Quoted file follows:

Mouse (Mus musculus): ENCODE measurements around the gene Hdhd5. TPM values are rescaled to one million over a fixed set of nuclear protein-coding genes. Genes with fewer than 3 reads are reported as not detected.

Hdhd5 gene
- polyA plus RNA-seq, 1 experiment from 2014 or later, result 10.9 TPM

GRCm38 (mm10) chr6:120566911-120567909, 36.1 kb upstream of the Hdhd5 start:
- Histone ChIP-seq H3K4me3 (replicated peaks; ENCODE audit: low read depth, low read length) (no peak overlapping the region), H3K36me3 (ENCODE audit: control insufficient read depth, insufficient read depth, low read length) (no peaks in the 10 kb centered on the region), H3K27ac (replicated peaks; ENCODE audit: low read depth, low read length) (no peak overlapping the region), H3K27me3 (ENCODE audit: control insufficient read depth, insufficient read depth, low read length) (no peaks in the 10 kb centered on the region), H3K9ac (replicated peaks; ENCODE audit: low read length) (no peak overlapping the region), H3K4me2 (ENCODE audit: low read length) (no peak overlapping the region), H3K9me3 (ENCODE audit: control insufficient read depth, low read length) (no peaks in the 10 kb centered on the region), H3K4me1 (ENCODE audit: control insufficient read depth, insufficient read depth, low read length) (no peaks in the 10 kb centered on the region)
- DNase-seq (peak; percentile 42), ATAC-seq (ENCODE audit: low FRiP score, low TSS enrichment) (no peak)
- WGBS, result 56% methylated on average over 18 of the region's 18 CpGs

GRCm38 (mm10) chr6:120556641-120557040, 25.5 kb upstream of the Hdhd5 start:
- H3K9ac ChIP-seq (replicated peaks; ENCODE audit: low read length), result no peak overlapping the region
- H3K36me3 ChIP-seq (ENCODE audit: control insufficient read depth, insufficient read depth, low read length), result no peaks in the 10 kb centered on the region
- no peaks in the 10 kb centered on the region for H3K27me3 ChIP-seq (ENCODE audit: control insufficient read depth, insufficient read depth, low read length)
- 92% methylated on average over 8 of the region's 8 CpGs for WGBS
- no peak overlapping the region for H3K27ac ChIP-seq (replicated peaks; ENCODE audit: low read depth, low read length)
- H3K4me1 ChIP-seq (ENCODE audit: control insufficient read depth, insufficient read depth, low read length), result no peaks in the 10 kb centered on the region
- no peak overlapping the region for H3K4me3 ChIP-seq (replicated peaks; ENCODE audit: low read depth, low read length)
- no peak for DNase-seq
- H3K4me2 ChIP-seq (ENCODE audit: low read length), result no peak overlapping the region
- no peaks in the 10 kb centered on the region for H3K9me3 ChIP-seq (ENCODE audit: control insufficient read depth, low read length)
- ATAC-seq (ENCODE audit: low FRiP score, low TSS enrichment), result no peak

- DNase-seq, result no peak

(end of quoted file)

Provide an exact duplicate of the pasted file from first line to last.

Mouse (Mus musculus): ENCODE measurements around the gene Hdhd5. TPM values are rescaled to one million over a fixed set of nuclear protein-coding genes. Genes with fewer than 3 reads are reported as not detected.

Hdhd5 gene
- polyA plus RNA-seq, 1 experiment from 2014 or later, result 10.9 TPM

GRCm38 (mm10) chr6:120566911-120567909, 36.1 kb upstream of the Hdhd5 start:
- Histone ChIP-seq H3K4me3 (replicated peaks; ENCODE audit: low read depth, low read length) (no peak overlapping the region), H3K36me3 (ENCODE audit: control insufficient read depth, insufficient read depth, low read length) (no peaks in the 10 kb centered on the region), H3K27ac (replicated peaks; ENCODE audit: low read depth, low read length) (no peak overlapping the region), H3K27me3 (ENCODE audit: control insufficient read depth, insufficient read depth, low read length) (no peaks in the 10 kb centered on the region), H3K9ac (replicated peaks; ENCODE audit: low read length) (no peak overlapping the region), H3K4me2 (ENCODE audit: low read length) (no peak overlapping the region), H3K9me3 (ENCODE audit: control insufficient read depth, low read length) (no peaks in the 10 kb centered on the region), H3K4me1 (ENCODE audit: control insufficient read depth, insufficient read depth, low read length) (no peaks in the 10 kb centered on the region)
- DNase-seq (peak; percentile 42), ATAC-seq (ENCODE audit: low FRiP score, low TSS enrichment) (no peak)
- WGBS, result 56% methylated on average over 18 of the region's 18 CpGs

GRCm38 (mm10) chr6:120556641-120557040, 25.5 kb upstream of the Hdhd5 start:
- H3K9ac ChIP-seq (replicated peaks; ENCODE audit: low read length), result no peak overlapping the region
- H3K36me3 ChIP-seq (ENCODE audit: control insufficient read depth, insufficient read depth, low read length), result no peaks in the 10 kb centered on the region
- no peaks in the 10 kb centered on the region for H3K27me3 ChIP-seq (ENCODE audit: control insufficient read depth, insufficient read depth, low read length)
- 92% methylated on average over 8 of the region's 8 CpGs for WGBS
- no peak overlapping the region for H3K27ac ChIP-seq (replicated peaks; ENCODE audit: low read depth, low read length)
- H3K4me1 ChIP-seq (ENCODE audit: control insufficient read depth, insufficient read depth, low read length), result no peaks in the 10 kb centered on the region
- no peak overlapping the region for H3K4me3 ChIP-seq (replicated peaks; ENCODE audit: low read depth, low read length)
- no peak for DNase-seq
- H3K4me2 ChIP-seq (ENCODE audit: low read length), result no peak overlapping the region
- no peaks in the 10 kb centered on the region for H3K9me3 ChIP-seq (ENCODE audit: control insufficient read depth, low read length)
- ATAC-seq (ENCODE audit: low FRiP score, low TSS enrichment), result no peak

- DNase-seq, result no peak